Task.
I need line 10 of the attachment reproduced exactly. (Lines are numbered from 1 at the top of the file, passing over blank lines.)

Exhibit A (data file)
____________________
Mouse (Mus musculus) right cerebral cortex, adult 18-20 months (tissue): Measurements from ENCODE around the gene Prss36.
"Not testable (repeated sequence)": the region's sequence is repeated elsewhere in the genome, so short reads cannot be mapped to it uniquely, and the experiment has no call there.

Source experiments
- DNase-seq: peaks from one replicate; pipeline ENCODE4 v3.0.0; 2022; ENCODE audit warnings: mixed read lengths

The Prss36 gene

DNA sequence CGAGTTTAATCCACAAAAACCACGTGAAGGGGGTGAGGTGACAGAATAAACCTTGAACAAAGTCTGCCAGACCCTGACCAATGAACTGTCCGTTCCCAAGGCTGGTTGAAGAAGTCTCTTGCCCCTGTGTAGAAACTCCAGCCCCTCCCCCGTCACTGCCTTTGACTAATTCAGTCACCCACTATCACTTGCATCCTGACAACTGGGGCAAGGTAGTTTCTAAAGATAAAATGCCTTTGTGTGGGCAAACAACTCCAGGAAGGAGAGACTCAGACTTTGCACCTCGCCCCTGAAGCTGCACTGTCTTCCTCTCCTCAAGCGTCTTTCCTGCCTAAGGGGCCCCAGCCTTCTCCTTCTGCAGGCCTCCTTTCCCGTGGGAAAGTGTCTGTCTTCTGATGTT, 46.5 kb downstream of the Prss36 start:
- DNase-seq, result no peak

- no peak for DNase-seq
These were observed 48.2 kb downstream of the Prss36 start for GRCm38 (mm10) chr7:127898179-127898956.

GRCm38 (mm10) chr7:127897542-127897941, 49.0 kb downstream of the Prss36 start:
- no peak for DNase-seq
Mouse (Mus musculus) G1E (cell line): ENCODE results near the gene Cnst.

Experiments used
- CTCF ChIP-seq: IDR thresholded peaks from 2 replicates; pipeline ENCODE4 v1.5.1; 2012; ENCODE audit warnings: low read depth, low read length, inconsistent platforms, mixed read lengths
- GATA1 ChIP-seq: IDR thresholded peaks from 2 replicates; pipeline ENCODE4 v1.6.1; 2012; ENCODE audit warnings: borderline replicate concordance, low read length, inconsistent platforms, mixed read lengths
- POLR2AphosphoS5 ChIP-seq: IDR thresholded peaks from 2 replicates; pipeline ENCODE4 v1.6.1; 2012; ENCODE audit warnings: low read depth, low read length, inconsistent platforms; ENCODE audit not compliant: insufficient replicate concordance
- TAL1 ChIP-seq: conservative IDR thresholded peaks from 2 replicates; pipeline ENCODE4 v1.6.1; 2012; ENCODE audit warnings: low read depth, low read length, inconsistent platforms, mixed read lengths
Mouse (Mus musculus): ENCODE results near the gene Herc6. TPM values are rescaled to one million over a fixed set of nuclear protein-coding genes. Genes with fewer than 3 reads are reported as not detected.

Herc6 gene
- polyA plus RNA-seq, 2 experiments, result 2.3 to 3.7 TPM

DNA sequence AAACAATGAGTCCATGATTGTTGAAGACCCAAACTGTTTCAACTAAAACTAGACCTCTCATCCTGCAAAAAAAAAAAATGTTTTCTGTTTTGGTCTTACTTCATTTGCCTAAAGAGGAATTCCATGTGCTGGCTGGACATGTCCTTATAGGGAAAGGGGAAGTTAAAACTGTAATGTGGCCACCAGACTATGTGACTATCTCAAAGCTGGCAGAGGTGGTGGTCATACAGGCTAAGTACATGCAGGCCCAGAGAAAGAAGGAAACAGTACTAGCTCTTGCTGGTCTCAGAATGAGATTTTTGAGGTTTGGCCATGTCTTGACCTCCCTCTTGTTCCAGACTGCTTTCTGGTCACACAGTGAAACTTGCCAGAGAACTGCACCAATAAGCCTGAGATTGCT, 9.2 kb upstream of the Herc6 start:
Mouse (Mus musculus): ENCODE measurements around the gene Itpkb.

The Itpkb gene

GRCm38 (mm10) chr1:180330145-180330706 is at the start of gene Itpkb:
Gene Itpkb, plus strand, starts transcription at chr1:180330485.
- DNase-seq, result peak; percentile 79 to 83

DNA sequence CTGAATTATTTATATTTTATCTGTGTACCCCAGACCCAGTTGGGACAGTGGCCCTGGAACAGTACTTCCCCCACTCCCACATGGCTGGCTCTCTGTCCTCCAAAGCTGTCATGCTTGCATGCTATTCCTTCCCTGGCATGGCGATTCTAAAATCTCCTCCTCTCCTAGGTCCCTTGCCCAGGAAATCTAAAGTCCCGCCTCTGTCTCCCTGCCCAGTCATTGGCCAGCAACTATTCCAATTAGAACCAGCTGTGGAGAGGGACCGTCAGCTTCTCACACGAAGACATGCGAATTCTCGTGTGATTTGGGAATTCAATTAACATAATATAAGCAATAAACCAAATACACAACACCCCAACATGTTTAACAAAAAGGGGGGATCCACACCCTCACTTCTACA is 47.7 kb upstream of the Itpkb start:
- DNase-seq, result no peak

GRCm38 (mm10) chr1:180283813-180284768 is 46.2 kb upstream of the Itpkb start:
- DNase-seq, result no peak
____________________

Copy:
GRCm38 (mm10) chr7:127897542-127897941, 49.0 kb downstream of the Prss36 start: